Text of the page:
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Filing a Lawsuit in Federal Court

By: Marc A. Campsen

The first question facing an attorney after determining to file a lawsuit is: where to file – state or federal court? Although the vast majority of potential claims arising under federal or state laws may be brought in state court, access to federal court is significantly more circumscribed. In essence, access to federal court is limited to claims falling within two discrete categories – federal question and diversity of citizenship.

The first category – federal question – extends federal jurisdiction to “all civil actions arising under the Constitution, laws, or treaties of the United States.” See 28 U.S.C. § 1331. In other words, only claims arising under federal law, not state law, fall within the “federal question” category.

The second category – diversity of citizenship – extends federal jurisdiction to “all civil actions” satisfying a two-pronged threshold requirement: (i) the “amount in controversy” (i.e., alleged damages) exceeds the sum of $75,000, exclusive of interest and costs; and (ii) there is complete “diversity of citizenship” between all adverse parties (i.e., plaintiff and defendant). See 28 U.S.C. § 1332(a). Notably, unlike the “federal question” category, under the “diversity of citizenship” category a federal court will have jurisdiction over any claim arising under state or federal law satisfying both prongs of 28 U.S.C. § 1332(a).

The plaintiff, as master of the complaint, can satisfy the amount in controversy prong of 28 U.S.C. § 1332 through “well plead” allegations on the face of the complaint establishing the damages sought exceed $75,000, to a “legal certainty.” See Marchese v. JPMorgan Chase Bank, N.A., 917 F. Supp. 2d 452 (D. Md. 2013). The diversity of citizenship prong of 28 U.S.C. § 1332 requires all adverse parties be citizens of different states at the time the lawsuit is filed. See Gardner v. AMF Bowling Centers, Inc., 271 F. Supp. 2d 732, 733 (D. Md. 2003). This prong is satisfied by a showing that no plaintiff is a citizen of the same state as any defendant. If a party is an individual, citizenship will be determined by the state in which the party resides. If, however, a party is a corporation, citizenship will be determined both by the state of incorporation and the state in which “it has its principal place of business.” See 28 U.S.C. § 1332(c)(1). A corporation, therefore, is capable of being a citizen of two states for diversity purposes. The multiple “citizenships” of a corporation, if applicable, must be accounted for in the diversity of citizenship analysis prior to filing in federal court.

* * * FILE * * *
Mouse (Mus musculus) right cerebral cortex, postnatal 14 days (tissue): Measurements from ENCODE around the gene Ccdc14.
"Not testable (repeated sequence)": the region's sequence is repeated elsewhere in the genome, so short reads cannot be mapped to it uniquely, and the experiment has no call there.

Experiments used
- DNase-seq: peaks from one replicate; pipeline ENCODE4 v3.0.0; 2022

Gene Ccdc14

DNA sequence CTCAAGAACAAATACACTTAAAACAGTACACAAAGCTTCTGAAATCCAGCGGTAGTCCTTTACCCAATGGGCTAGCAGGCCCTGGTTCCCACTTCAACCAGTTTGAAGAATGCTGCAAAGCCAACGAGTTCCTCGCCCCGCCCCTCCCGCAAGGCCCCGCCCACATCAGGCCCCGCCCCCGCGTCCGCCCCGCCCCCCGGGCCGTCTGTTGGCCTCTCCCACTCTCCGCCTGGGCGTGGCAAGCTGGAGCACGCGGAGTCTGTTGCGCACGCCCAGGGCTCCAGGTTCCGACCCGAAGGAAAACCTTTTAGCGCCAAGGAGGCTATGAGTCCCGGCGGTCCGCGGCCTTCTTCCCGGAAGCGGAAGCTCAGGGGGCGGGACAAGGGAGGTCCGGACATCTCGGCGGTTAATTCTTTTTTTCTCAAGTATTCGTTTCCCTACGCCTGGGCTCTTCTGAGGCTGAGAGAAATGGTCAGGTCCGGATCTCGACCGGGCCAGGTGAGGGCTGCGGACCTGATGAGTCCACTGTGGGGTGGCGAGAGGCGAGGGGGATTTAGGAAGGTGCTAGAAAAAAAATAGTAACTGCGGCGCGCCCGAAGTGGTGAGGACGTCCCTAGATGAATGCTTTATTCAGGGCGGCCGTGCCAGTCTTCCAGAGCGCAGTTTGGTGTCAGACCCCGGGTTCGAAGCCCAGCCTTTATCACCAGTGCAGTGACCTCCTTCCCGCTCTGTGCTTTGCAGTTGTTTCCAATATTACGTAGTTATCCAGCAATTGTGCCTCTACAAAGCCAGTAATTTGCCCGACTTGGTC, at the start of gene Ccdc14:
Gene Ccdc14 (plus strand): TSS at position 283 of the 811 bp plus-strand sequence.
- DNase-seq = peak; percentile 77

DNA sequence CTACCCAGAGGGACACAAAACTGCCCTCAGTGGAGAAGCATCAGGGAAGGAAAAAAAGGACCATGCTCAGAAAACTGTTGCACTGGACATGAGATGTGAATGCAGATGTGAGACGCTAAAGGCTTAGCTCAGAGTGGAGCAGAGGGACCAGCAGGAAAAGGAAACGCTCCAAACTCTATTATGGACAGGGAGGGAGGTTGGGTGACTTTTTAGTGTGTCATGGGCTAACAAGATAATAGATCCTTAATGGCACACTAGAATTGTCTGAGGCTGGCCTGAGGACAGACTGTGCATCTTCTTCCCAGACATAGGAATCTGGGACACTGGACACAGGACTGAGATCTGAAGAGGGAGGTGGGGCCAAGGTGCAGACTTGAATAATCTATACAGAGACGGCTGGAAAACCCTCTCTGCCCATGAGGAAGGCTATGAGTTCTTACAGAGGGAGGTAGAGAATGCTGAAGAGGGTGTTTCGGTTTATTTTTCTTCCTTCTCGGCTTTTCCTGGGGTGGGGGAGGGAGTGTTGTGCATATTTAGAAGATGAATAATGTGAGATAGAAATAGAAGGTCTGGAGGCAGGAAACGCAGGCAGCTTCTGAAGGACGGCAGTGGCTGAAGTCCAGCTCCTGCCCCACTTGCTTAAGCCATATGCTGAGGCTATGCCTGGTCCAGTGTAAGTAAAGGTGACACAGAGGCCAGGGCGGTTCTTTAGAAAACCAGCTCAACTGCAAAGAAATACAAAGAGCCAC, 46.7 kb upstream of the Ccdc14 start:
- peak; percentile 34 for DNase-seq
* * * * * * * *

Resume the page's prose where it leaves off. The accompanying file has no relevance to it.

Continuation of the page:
Finally, as long as a single claim in a lawsuit satisfies the requirements of 28 U.S.C. §§ 1331 and/or 1332, a federal court has discretion to exercise supplemental jurisdiction over the remaining claims not meeting federal jurisdiction standards, if the remaining claims are so related to the claim(s) over which the court possesses jurisdiction that “they form part of the same case or controversy[.]” See 28 U.S.C. § 1367(a).

For more information on federal court litigation, please contact Wright, Constable & Skeen, LLP.

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